Wonder, a 7-year-old Tennessee Walking Horse mare, had recently returned home from three months of training when her owner, Donna Harper, noticed that her mare was not quite herself. Wonder was off her feed and spiked a fever, so Harper contacted her local veterinarian who performed an evaluation and pulled a blood panel. Antibiotics were initially prescribed, but “follow-up blood work showed development of complications,” said Harper.
Unfortunately, Wonder’s condition went downhill quickly. Harper’s veterinarian administered fluids and recommended immediate referral to UF’s Large Animal Hospital. Harper recalls her veterinarian hanging fluid bags from the branches of a tree since Wonder was too weak to make it back to the barn for treatment.
On July 9, Wonder was admitted to the Large Animal Hospital and received by Sarah Reuss, VMD, service chief and clinical assistant professor of large animal medicine, and Elizabeth Nelson, BVSc, a second-year resident. Chris Sanchez, DVM, medical director and an associate professor of large animal medicine, and Amy Stieler, DVM, a third-year resident, were also involved in the case.
Upon arrival, the medicine team immediately began to assess and treat Wonder. An ultrasound exam revealed a large amount of fluid around Wonder’s heart and lungs. Chest tubes were placed to drain approximately 40 liters of fluid from her chest cavity and another eight liters from around her heart.
Sanchez informed Harper that the next 24-48 hours were critical. Wonder was diagnosed with pericarditis (irritation of the thin saclike membrane surrounding the heart) and pleuropneumonia (pneumonia complicated with pleuritis, or inflammation of tissues that line the lungs and chest cavity). The prognosis for Wonder was guarded with concerns of more fluid buildup or scar tissue forming around the heart. While hospitalized, Wonder received a variety of treatments, including antibiotics, a plasma transfusion and ice boots in an effort to prevent the potentially deadly complication of laminitis.
Fortunately, the only complication Wonder experienced was weight loss. Within a few days of admission to the hospital, Wonder no longer needed chest tubes. Nelson performed an echocardiogram which indicated a decreased amount of fluid around the heart.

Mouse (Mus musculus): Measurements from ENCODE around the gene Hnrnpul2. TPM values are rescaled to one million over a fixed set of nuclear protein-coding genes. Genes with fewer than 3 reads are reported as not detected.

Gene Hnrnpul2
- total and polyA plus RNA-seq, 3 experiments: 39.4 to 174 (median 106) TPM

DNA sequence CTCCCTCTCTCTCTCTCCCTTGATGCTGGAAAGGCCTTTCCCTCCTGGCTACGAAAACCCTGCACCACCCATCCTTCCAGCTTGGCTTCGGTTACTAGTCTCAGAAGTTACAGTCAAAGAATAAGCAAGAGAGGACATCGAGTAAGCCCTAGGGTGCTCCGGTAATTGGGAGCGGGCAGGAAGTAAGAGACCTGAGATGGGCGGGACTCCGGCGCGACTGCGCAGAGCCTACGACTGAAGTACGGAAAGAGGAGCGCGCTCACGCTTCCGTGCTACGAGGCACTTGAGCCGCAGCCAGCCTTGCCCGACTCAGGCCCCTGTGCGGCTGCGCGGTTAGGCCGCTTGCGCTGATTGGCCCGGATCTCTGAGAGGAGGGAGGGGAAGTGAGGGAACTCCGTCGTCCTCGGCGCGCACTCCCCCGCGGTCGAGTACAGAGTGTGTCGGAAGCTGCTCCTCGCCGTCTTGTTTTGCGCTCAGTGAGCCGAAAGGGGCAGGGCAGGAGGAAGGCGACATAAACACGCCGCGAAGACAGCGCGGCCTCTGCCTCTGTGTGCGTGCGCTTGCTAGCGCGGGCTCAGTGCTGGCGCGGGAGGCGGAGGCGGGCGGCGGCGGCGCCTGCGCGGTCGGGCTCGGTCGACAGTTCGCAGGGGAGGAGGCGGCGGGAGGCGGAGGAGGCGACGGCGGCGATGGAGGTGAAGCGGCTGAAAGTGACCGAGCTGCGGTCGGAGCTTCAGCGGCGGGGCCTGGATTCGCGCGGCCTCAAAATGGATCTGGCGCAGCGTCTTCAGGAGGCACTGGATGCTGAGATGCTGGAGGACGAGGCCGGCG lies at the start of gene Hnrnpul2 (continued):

During Wonder’s extended hospitalization, Harper recalled, “I do not remember any setbacks. Each day she was blossoming. Although her prognosis was still guarded, she continued to head in the right direction.” Wonder’s attitude and appetite had also improved dramatically and she began to gain her weight back. Harper shared that she would visit Wonder two to three times a week for about an hour. “Everyone was welcoming and I was able to hand graze her for 15 minutes each visit.”
Harper also explained that “the team was professional and compassionate. You could tell they have a love for the animals. There was also a comradery between team members. It was not a cold, sterile environment. When your horse is close to death, you do not want to be in that kind of environment.”
On July 28, after 19 days in the hospital, Wonder was healthy enough to return home. A month later, Reuss performed a recheck exam which entailed a rebreathing exam and ultrasound to detect whether or not scar tissue had formed around the heart or in the chest cavity. Wonder passed her recheck exam with flying colors. Harper was given the green light to increase turnout and then after 60 days Wonder could return to work under saddle. Harper is happy to report that Wonder is running, bucking and playing with her half-sister.
Harper wanted to ensure that Wonder had enough rest and weight gain before putting her back into work. She has started her in the round pen and has plans to eventually continue with dressage.